Here come the Christmas ads, here come the Christmas ads, right down creative ad-land lane

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Zoë Scorer, Director:
  • Christmas has come early
  • Bringing people together, acts of kindness and generosity
  • Balance between brand awareness and a warm fuzzy feeling

It’s that time of year again… or is it? Christmas decorations and festive music seem to have made an even earlier appearance this year – probably due to the fact that people just want something fundamentally good to look forward to after Christmas was all but cancelled for many around the world last year.

Despite the global supply chain problems (who else was rushing out to get that all important toy request in October?!) and driver and petrol shortages, a lot of brands had already planned to release their Christmas ad campaigns earlier this year to meet growing consumer demand.

I have caught a few on the TV and on social media over recent weeks but I have spent an emotional morning pouring over Christmas spots from around the world. I say emotional because we know Christmas ads pull on the heart strings and can be tear jerkers but the common themes of togetherness, kindness and loneliness are palpable this year. After navigating nearly two years of lockdowns, being apart from friends and family and the general unknown, the majority of brands are putting their focus into what Christmas 2021 holds for everyone. Of course, there are the odd light-hearted gems – such as Waitrose’s nod to the best bit of Christmas, which for many is the outstanding array of festive food and Percy Pig coming to life for the first time EVER!

For me though, I have been particularly drawn to the ads which focus on bringing people together, acts of kindness and generosity. Vodafone has hit it out of the park – here are just a couple of examples. For the UK ad, the film focuses on digital poverty, a topic which was rife in the news at the height of the pandemic and a cause close to our hearts, and reminds us that around 1.5 million households in the UK don’t have digital connectivity (regardless of a virus disrupting our lives). The telecommunications company is encouraging the public to donate their old devices and Vodafone will donate the sim cards with data calls and texts to those who need them. Vodafone Hungary on the other hand puts a spotlight on loneliness and solitude at Christmas – which is no new concept (remember John Lewis’ Man on the Moon campaign in 2016?) – but has certainly been amplified throughout the pandemic for those who live on their own. Vodafone Hungary explains that more than 1 million people in the country live in solitude and the ad seeks to inspire people to pick up the phone or make a visit to those who may be lonely this Christmas.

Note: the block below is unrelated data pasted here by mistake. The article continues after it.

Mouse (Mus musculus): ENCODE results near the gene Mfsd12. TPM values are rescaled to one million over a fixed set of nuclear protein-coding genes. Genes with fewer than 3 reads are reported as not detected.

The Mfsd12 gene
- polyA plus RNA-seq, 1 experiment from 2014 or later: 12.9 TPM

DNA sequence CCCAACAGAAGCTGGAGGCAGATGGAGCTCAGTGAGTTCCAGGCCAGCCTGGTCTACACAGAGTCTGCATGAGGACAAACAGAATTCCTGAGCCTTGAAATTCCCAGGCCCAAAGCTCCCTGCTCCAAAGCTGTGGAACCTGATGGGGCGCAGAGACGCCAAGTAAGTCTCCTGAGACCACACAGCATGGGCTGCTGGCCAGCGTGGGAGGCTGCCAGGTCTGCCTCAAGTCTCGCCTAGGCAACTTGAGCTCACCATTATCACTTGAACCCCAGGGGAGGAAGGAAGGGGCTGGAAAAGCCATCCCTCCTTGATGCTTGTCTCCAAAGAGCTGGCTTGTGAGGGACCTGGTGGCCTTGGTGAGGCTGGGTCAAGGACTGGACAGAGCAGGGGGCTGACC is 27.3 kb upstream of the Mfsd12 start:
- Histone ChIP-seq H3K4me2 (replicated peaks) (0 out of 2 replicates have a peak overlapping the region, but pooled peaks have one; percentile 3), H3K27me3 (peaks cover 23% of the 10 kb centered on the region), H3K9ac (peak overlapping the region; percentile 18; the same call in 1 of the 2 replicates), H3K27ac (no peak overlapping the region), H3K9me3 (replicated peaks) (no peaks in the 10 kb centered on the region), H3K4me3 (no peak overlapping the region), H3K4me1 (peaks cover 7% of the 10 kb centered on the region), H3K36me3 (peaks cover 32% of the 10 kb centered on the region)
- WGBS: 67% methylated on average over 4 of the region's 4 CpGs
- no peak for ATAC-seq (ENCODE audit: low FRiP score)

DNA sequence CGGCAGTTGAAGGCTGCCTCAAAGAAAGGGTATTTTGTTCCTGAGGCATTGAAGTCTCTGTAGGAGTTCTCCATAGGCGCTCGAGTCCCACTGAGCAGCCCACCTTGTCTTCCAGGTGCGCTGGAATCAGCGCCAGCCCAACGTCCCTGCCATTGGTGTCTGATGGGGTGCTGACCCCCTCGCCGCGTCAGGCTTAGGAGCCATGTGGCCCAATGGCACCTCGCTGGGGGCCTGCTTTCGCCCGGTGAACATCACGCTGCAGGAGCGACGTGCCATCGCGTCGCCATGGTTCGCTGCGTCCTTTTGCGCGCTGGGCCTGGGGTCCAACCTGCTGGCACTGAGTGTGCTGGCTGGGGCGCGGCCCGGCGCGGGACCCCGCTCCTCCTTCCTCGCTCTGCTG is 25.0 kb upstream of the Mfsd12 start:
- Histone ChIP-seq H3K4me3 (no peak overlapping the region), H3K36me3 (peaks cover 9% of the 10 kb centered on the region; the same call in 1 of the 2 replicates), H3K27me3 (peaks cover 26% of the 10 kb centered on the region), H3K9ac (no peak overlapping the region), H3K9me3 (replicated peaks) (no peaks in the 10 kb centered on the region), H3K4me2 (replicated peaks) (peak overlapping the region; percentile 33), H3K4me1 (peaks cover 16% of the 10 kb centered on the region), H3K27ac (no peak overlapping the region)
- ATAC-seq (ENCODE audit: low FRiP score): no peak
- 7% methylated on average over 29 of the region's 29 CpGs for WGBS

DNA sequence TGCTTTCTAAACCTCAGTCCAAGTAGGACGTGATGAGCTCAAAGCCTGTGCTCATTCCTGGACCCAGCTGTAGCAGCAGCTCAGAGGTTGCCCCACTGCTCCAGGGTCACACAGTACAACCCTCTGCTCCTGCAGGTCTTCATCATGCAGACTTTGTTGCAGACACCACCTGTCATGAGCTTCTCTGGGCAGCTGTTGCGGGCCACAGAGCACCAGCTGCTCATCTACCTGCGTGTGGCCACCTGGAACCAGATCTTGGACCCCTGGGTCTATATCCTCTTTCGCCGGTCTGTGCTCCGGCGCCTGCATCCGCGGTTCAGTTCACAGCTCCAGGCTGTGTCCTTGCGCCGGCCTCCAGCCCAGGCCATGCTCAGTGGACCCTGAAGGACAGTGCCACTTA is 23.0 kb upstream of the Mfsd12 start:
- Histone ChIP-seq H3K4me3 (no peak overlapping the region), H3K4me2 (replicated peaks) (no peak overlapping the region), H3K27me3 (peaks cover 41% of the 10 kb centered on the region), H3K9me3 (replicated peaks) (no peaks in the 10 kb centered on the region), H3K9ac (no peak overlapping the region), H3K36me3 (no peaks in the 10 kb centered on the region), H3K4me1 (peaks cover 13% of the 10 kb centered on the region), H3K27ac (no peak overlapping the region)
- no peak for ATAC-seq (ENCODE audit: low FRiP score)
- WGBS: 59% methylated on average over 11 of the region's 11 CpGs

Here are a few of my other firm favourites this year:

  • Shelter’s ‘The Good Fire’: I have seen this promoted widely on social media as putting a fire on your TV screen (for those who don’t have the real thing) seems to be à la mode at the moment to create the sought after hygge feeling. Shelter has launched a 10-hour virtual log fire on YouTube that will raise money for its Christmas campaign. The creative agency behind the idea has agreed a deal with Google AdSense so the charity will retain the ad revenue.
  • Deutsche Telekom’s ‘The Biggest Gift’: This film is like a warm hug. Viewers may think that the young boy is being greedy asking his grandfather who he hasn’t seen in a long time for a bigger gift but in the end, you see that it’s so he can be closer to his grandfather when he finally sees him at Christmas. “The greatest gift is being back together.”
  • Diageo’s ‘Know When to Stop’: I found this one interesting as the ad could so easily have focused on the fact that Christmas parties and family get togethers can actually happen this year but instead the brand has created a campaign designed to make people think about overindulgence during the festive period.
  • Amazon’s ‘Kindness, the Greatest Gift’: Again, Amazon could have capitalised on consumers’ earlier demand for Christmas shopping but highlights a problem that grew out of the pandemic – anxiety in young adults – and communicates the value of kindness over material gifts. The dulcet tones of Adele help make this ad memorable too!

There are definitely those who disagree with my affinity for that warm fuzzy feeling that the festive ads have served up this season – take Mark Ritson, a brand consultant and former marketing professor, who laments the direction that some brands have taken this year and longs for the days of cheery Coca-Cola ads. There must be a balance between the important brand awareness raising activity that Christmas ads ultimately need to achieve and the emotional pull that most have focused on this year. However, given the circumstances and what the pandemic has dished out over the past 18 months, I think brands have got it spot on for the general population’s mood and eagerness to simply spend a Christmas together with their loved ones.

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